If you’re reading this right now, chances are you have your earphones on. And if you do, I bet they’re at above 80 percent of the volume. But hey, who’s to blame? The people around making noise, of course!
Blame it on whomever you want; the damage is on you. Every time you listen to your music at a screeching high volume, you are losing part of your hearing abilities.
Among teens and young adults, nearly 50 percent listen to unsafe levels of sound through personal audio devices. According to the WHO, 1.1 billion young people (aged 12-15 years) are at risk of hearing loss due to exposure to noise in recreational settings.
The threat is real. But it is also 100 percent avoidable. Let’s understand how.
How Loud Is Too Loud?
To give some perspective, normal conversations range between 60-65 decibels. Anything above 75-80 decibels could be considered harmful. But the maximum volume your earphones or headphones reach is up to 120 decibels — when hearing loss is possible in less than 2 minutes!
Speaking to FIT, Dr Atul Kumar Mittal, Director, Ear Nose & Throat at Fortis Gurugram, informed that the number of such cases has gone up. “There are lots of cases of silent hearing loss. In most of these, the patients don’t even come for hearing troubles. Their problem is diagnosed during regular check-ups. When we screen them, nerve damages caused due to high volumes is detected. These cases are increasing at an alarming rate.”
This is not all. Along with the surge in the number of cases, the age groups that have started experiencing hearing problems have also diversified. Dr Gaurav Chaturvedy, Director, ENT at Jaslok Hospital and Research Centre told FIT, “Previously, we used to get patients in the 60-80 age group. Now, even young adults and adolescents come to us with issues. This trend is only expected to increase.”
What Are Some Early Signs of Hearing Loss?
A part of the inner ear, called cochlea, contains tiny hair cells that are responsible for sending sound messages to the brain. When a sound is too loud, the fibres in the auditory nerves and the hair cells are compromised — causing gradual, but irreversible damage to hearing.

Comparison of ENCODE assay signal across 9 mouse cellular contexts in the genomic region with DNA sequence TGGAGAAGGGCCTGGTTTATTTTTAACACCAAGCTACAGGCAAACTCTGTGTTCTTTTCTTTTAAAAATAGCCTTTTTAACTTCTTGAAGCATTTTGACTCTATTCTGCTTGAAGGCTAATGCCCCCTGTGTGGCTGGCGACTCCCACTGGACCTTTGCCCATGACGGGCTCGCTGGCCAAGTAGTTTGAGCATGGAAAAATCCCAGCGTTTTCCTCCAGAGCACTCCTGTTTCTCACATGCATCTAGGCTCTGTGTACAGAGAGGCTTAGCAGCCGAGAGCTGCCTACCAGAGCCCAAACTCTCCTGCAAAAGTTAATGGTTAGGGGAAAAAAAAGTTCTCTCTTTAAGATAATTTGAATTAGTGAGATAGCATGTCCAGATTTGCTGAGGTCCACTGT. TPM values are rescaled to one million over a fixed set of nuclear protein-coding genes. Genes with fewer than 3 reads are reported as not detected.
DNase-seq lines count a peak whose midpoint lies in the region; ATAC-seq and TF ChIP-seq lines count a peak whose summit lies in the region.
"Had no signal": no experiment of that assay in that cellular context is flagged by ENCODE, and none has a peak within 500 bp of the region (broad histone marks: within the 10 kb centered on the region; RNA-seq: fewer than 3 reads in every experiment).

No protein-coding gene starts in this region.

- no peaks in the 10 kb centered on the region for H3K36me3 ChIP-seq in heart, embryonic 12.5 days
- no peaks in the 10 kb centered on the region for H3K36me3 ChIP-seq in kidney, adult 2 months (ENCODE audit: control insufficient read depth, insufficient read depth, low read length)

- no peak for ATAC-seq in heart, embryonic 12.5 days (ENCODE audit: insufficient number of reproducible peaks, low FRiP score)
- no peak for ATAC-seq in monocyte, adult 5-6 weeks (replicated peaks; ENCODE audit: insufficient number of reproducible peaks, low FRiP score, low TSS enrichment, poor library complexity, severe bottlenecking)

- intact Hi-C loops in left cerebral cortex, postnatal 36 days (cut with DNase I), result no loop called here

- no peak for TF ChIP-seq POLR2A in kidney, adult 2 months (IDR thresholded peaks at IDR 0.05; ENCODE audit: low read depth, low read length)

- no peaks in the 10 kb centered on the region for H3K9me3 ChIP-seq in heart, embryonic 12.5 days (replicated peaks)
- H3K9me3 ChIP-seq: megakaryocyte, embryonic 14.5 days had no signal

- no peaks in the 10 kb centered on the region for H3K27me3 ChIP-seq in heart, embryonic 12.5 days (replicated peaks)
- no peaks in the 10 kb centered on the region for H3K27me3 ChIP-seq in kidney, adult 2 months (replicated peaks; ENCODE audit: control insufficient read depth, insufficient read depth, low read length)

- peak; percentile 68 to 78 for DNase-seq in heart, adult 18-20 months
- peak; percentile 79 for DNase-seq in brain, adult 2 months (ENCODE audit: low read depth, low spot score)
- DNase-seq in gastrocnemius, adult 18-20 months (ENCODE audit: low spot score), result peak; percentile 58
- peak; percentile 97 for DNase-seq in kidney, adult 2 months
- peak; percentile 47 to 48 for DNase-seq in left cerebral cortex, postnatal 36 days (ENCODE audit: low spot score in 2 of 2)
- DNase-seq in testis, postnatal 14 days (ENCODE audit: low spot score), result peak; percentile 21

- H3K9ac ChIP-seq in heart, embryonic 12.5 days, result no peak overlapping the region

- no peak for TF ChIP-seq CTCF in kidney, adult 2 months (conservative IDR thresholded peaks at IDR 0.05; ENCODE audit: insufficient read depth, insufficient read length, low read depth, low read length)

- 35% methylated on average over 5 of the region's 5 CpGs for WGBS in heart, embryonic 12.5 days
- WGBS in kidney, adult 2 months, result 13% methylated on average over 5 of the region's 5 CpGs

One of the most common signs, explains Dr Chaturvedy, is a ringing sensation in the ear, also called ‘tinnitus’. “This may be temporary or permanent. A lot of times, it settles on its own and the hair cells in the ear get into a recovery stage. However, if the hearing loss has set in, it is irreversible. It is difficult to regenerate the hair cells in these cases.”
While it’s worrying to know that damage to the eardrum is often permanent. But here’s some good news — it is totally and completely preventable.
Preventing Hearing Loss: What Doctors Advise
When we ask our experts how this can be done, their first advice is plain and simple — Reduce the volume! They site the 60-60 rule, which suggests that one should try listening to audio at 60 percent of the maximum volume, for not more than 60 minutes at once.
Another suggestion is opting for over-the-ear headphones over earbud earphones. A 2007 study found that adults turn up their much music louder when they’re wearing the latter.
He also suggests opting for noise-canceling earphones, which would eliminate the need to increase the volume to mitigate background noises.
Interestingly, Dr Atul Mittal advises to not use earphones while exercising or jogging, because the high blood rush could make nerves in the ear more vulnerable to damage. He adds, “If you have a cold or cough, and an ear blockage as a result, there is fluid accumulation in the middle ear. When you use earphones at this time, you tend to put them at a higher volume to hear better.”
As for the rest, you know the drill by now. Keep the volume down, limit time engaged in noisy activities, go for regular check-ups, and compensate overuse of earphones with some no-earphone days. Do all this, and give your ears some more years to hear!
(This story was auto-published from a syndicated feed. No part of the story has been edited by The Quint.)
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